Farmington wants a chance to buy Maxfield Training Center

Greater Farmington Founders Festival

In a move that surprised trustees, Farmington city officials on Tuesday asked Farmington Public Schools (FPS) for a chance to purchase the long-vacant Maxfield Training Center property in downtown Farmington.

FPS Director of Facilities Management Jon Riebe said during a Building & Site/Safety committee meeting that AC Acquisitions, which has tried for nearly three years to put multi-family housing on the site, recently asked to terminate a purchase agreement in its fifth extension.

The district will receive half of a $20,000 deposit in return for regaining control of the property. Superintendent Dr. George Heitsch said the company could have tried to “flip” the property to another developer had the latest extension continued through its June expiration date.

“I think we’re just ready to move on,” Riebe said. “It’s been a journey.”

Farmington Mayor Steven Schneemann presented the district with a letter dated Tuesday that asked for 45 days to put together a proposal to purchase the 3-acre property on Thomas Street. He said the site is a “key location” between Shiawassee Park and downtown Farmington that could be used by the city to enhance the connection between the two.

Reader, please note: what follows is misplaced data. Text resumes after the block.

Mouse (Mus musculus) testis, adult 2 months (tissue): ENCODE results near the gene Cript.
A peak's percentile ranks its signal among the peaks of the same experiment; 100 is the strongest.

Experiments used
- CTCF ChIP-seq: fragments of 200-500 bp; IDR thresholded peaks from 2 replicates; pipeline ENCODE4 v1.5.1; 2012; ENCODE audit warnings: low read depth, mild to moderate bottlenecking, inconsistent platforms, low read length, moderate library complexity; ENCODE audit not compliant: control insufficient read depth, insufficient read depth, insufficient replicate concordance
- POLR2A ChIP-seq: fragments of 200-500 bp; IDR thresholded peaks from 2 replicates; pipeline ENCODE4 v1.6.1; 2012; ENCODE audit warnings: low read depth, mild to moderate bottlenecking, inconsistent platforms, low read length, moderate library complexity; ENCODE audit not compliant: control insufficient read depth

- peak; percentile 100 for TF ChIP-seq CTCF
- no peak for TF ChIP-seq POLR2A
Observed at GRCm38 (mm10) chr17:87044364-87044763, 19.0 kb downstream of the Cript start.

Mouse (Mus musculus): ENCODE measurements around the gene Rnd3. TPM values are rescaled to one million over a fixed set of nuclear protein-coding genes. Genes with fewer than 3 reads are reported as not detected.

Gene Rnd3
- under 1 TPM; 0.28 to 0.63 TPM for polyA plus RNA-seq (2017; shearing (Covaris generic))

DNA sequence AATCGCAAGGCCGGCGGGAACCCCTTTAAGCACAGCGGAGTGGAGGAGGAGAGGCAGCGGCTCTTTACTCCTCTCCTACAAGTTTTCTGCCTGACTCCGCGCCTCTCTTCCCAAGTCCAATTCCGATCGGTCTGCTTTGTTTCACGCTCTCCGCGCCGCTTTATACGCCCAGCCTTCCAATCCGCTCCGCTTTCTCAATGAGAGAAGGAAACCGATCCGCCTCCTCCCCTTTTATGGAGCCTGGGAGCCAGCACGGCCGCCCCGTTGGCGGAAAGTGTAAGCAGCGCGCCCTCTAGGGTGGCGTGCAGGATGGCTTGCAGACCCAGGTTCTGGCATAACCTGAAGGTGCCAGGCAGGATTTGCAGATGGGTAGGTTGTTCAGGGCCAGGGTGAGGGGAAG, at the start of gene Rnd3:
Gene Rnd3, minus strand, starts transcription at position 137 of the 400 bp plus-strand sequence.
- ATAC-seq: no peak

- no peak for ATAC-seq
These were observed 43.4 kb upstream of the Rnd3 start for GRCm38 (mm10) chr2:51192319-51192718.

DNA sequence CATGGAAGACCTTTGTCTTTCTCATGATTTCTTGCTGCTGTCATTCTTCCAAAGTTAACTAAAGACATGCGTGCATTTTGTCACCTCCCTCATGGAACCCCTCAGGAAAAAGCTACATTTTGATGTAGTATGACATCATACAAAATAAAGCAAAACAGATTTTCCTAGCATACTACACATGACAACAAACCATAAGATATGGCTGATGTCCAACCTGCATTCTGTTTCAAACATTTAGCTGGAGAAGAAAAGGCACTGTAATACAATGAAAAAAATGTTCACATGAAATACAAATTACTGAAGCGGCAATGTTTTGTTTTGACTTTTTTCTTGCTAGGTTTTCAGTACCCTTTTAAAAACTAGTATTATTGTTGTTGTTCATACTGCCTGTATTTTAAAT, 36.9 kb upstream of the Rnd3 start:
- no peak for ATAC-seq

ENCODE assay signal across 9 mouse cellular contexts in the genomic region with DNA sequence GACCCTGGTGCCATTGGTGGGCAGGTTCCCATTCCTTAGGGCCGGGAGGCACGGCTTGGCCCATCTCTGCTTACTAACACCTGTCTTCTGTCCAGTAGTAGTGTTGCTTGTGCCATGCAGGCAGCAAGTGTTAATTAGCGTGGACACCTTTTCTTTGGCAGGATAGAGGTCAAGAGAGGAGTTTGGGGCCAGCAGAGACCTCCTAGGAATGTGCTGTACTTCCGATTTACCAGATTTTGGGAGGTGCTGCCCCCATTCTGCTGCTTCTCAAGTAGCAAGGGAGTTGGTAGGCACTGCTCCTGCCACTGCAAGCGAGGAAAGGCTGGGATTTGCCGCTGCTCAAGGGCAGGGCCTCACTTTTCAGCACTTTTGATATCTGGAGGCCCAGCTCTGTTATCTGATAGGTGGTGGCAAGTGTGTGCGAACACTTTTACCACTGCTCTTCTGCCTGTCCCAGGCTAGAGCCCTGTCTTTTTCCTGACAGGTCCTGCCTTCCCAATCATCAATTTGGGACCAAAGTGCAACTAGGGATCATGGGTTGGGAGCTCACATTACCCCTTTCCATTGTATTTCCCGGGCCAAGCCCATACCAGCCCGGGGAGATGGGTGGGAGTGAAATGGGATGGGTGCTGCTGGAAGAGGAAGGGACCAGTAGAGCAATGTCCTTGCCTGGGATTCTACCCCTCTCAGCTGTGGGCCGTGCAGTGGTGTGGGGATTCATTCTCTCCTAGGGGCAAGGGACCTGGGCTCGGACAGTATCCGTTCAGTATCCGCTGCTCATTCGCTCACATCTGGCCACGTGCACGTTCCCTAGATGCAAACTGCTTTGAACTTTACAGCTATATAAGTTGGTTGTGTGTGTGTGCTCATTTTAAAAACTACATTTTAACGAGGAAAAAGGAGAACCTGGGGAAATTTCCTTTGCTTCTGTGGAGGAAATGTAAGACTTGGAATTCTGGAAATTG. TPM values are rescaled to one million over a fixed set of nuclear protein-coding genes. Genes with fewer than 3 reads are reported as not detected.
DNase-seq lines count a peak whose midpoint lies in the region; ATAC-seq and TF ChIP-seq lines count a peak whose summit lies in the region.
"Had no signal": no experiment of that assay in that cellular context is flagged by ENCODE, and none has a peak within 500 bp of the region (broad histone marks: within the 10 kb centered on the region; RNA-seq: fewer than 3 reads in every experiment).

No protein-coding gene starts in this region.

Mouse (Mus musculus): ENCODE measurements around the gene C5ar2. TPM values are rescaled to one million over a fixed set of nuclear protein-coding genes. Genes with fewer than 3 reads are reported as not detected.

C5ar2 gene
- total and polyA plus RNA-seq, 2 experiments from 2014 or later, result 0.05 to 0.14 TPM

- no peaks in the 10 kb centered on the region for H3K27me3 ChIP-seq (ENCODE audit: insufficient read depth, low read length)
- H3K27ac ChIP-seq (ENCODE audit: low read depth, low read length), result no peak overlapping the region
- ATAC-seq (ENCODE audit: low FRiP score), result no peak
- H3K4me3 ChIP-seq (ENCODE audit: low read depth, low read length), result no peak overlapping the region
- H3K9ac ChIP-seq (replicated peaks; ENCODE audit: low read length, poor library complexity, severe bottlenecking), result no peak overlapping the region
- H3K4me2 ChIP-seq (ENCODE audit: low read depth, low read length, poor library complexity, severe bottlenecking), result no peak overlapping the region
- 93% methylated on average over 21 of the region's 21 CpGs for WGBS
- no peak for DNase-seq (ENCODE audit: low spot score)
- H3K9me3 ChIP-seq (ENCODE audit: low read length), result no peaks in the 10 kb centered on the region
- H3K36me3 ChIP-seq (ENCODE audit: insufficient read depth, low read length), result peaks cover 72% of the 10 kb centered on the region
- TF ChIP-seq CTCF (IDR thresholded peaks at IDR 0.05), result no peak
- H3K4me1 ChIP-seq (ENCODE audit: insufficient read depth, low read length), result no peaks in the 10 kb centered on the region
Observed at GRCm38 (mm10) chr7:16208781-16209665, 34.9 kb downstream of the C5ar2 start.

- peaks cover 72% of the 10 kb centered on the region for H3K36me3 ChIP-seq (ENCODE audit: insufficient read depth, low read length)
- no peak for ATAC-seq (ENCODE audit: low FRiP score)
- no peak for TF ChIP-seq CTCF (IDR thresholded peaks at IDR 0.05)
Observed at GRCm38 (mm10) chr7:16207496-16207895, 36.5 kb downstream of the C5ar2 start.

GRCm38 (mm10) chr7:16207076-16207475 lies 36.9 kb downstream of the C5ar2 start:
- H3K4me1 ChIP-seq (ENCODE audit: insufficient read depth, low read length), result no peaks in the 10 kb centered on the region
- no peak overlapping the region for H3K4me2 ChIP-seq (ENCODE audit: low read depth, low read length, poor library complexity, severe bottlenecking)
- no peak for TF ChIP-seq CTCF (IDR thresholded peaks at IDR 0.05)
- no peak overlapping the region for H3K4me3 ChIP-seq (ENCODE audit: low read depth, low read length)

Heitsch suggested that officials get a legal opinion on the letter and work on a parallel track to craft another request for proposals from private developers. Trustees could decide whether to grant the city’s request at their May 7 study session.

Trustee Jessica Cummings, an attorney, said she was not comfortable making a decision on the request before the May meeting.

“It’s just not making sense to me that we would terminate now so we can move forward and then wait 45 days,” she said. “I am interested in working with the city and see what the city has to propose. Procedurally, (moving forward) just doesn’t feel right to me.”

Committee chair Terry Johnson noted his previous objection to the sale of Harrison High School to the City of Farmington Hills for $500,000 and told Schneemann the district “does not just run on goodwill,” but needs money to purchase buses and pay teachers.

“I’d like to see a very reasonable proposal come back that takes those things into consideration,” he said.